Boardwalk entrepreneur Fred Swanton always dreamed big. In June 1906, after an early morning fire consumed his 1904 Moorish-styled Casino complex at Santa Cruz Beach, he immediately organized the design, financing, and construction of a more elaborate second Casino and Natatorium to open in June 1907.
His next vast Boardwalk undertaking was commissioning a Scenic Railway, a unique gravity coaster the likes of which enjoyed rising popularity throughout the country. Unfortunately, the ride never fulfilled the vision of Swanton or its builder. Read on to learn the saga of the lack-luster ride that preceded the Giant Dipper.
Our archives reveal conversations occurring as early as August 1907 with an agent of the L. A. Thompson Scenic Railway Company regarding establishing a ride on the easternmost sector of the Boardwalk. In April 1908, the Santa Cruz Evening News announced that Fred Swanton approved a contract for the Thompson Company to develop one of its novelty rides at Santa Cruz Beach. I surmise Swanton’s proven persuasive negotiation skills sealed the deal to secure this sizable addition to his beachfront.
The first authentic American roller coaster was the brainchild of LaMarcus Adna Thompson. He built his gravity coaster, called the Switchback Railway, for Coney Island, New York in 1884. His contraption was hugely acclaimed, and ambitious rivals soon appeared. According to Theme Park Insider Magazine, within four years, Thompson had built 50 of his coasters across the United States. That’s a lot of expansion back then and speaks to the rapid popularity of these new-fangled rides.
While his rivals focused on producing bigger and faster coasters, Thompson went another direction. By 1888, he started adding visuals to his rides—first tunnels and lights, and then scenery—all of which proved uniquely popular on his “scenic railways.”
Construction of the Boardwalk’s Scenic Railway began in spring 1908, the second one for the Thompson Company on the West Coast. An article on the front page of the May 31, 1908 Santa Cruz Morning Sentinel stated the structure paralleled the railroad right-of-way toward the San Lorenzo River. It will “make a curve more thrilling and complex than ever has been attempted by a scenic road, a new trick in the trade. The route will continue to the river and back several times before the ride is completed.” The article went on to state, “There will be no tunnels on the road this year. There will be plenty of novelty without tunnels for this season. But before another season arrives huge tunnels will be erected along the part of the road near the mouth of the river, and in these tunnels, wondrous panoramic scenes will be depicted with striking realism.”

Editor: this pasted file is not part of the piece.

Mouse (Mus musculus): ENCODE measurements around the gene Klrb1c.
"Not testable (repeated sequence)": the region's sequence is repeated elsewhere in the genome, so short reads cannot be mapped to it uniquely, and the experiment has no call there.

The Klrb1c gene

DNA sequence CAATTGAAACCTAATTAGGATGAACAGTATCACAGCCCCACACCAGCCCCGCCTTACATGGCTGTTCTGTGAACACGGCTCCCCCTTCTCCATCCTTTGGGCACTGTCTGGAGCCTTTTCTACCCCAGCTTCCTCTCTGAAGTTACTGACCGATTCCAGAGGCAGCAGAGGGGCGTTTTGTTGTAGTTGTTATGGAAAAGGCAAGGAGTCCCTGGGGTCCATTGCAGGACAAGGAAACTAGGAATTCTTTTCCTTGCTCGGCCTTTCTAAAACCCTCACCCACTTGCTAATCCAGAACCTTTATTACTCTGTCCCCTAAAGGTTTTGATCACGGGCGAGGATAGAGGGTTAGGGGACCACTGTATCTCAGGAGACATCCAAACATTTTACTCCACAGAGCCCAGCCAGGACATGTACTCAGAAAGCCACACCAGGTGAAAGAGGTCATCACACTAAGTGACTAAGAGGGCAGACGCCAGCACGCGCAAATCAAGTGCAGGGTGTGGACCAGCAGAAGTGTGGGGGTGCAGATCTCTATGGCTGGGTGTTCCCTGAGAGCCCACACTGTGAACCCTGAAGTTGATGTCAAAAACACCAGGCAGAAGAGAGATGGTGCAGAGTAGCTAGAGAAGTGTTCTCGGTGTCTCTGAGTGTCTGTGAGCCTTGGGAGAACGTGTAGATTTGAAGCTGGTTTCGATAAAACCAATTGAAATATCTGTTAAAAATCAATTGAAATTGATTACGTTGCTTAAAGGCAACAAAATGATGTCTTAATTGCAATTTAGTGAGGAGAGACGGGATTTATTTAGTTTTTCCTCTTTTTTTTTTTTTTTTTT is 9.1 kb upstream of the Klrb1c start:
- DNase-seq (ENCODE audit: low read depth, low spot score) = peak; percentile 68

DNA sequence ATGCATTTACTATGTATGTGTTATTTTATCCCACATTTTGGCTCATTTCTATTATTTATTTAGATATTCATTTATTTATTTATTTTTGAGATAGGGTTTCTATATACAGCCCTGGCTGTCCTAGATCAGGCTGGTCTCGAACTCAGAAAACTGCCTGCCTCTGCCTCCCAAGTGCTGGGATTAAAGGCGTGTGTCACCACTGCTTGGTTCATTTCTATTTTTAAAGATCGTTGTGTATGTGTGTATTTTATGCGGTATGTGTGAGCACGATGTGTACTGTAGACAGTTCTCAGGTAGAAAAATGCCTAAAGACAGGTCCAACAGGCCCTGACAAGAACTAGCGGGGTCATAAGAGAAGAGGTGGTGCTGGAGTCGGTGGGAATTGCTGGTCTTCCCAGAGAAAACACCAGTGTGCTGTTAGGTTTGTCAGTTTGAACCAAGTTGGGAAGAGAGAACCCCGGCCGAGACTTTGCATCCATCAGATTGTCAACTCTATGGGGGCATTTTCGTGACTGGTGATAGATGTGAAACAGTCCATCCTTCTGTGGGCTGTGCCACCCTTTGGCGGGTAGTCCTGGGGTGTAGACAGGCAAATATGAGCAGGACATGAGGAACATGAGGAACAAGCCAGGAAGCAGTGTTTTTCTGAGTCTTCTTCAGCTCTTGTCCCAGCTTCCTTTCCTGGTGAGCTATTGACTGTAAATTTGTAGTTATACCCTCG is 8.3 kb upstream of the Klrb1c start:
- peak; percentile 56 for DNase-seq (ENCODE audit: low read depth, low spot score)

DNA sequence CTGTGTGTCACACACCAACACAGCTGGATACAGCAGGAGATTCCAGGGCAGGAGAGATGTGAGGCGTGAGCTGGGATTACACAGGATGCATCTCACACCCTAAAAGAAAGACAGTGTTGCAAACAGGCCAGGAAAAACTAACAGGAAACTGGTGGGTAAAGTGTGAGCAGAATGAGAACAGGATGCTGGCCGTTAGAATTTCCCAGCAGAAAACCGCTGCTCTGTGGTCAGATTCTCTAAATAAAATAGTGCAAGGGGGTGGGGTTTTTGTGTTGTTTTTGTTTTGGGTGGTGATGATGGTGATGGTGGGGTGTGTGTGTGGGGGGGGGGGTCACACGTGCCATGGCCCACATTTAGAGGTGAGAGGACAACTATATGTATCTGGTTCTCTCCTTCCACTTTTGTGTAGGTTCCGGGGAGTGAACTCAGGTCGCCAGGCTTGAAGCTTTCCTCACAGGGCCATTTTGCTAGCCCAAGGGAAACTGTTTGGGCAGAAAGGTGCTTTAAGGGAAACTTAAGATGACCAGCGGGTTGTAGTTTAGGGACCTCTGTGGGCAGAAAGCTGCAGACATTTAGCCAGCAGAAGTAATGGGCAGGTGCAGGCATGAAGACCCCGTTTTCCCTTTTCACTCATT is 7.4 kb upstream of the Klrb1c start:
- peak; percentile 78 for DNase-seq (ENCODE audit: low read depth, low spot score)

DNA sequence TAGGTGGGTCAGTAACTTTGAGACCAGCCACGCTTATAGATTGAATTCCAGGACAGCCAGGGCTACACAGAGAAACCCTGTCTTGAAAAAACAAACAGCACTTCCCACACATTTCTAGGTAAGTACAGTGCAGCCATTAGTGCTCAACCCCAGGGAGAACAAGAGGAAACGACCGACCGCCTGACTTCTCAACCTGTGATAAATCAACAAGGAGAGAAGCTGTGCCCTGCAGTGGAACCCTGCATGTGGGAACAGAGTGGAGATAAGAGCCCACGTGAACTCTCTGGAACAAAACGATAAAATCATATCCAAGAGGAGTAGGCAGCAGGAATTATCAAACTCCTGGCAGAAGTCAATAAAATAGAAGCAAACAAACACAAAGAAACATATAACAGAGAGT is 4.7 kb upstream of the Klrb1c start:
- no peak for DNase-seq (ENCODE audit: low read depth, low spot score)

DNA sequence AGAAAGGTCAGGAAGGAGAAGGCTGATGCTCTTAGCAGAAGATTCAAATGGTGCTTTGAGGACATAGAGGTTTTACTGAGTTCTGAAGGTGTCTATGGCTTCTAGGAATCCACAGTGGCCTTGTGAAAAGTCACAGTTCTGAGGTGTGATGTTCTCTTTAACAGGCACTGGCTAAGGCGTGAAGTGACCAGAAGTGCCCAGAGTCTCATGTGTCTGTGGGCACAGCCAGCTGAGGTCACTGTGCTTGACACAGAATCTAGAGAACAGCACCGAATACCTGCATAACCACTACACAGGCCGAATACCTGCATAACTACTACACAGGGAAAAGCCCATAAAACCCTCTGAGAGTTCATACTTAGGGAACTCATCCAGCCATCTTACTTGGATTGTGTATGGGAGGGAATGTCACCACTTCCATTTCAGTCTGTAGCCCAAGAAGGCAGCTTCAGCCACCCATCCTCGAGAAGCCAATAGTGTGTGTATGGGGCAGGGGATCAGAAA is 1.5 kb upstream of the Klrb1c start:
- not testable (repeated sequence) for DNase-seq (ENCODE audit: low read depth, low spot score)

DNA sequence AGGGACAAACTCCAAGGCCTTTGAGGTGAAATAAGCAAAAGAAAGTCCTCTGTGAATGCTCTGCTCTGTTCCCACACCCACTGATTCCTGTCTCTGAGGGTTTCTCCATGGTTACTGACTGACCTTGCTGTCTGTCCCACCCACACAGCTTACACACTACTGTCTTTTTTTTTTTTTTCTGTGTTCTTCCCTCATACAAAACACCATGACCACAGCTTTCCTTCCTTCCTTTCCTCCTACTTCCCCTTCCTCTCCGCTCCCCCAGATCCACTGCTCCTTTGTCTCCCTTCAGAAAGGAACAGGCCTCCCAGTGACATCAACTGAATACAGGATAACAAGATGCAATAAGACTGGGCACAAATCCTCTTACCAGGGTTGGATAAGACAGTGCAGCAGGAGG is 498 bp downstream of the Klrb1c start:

The Thompson Company never built those elaborate tunnels. While printed news accounts, then as now, can be loose with facts, the reported intent of the builder is consistent with that company’s style of roller coasters. The failure of this scenic ride element to materialize piqued my curiosity.
The Thompson team estimated total construction cost at $35,000, around $975,000 in today’s dollars. Its contract required that Santa Cruz workers perform all labor. Even its trains were made locally, adhering to Thompson patents. The double-tracked arrangement was longer and swifter than any in the Thompson Company’s family of coasters. It stretched over 1000-ft. Two trains holding 30-passengers each operated at the same time during the 4-minute circuit – twice over the track’s entire length, encompassing about a mile altogether. A brakeman rode at the rear of each train and controlled speed with a manually operated brake. Even though the ride’s 25-mph was fast compared to autos that traveled just 10-mph back then, speed and thrills were secondary to the overall ride experience.
Our Scenic Railway opened to the public on schedule, July 1, 1908. Within a few weeks, it was the star attraction at the beach. By August, Southern Pacific Railroad advertisements appeared in San Francisco newspapers promoting seven full hours of fun at Santa Cruz Beach. Special Sunday excursion trains departed from both San Francisco and Oakland. The ride’s popularity was off to a splendid start.
Reviewing Boardwalk archival files further aroused more of my curiosity. I found the L.A. Thompson Scenic Railway Co. sold its rights, leases, and buildings to the Santa Cruz Beach Company on July 1, 1911—for $1. The Beach Company initiated an agreement further releasing the L. A. Thomson Company for any claims and liability associated with the ride that might arise.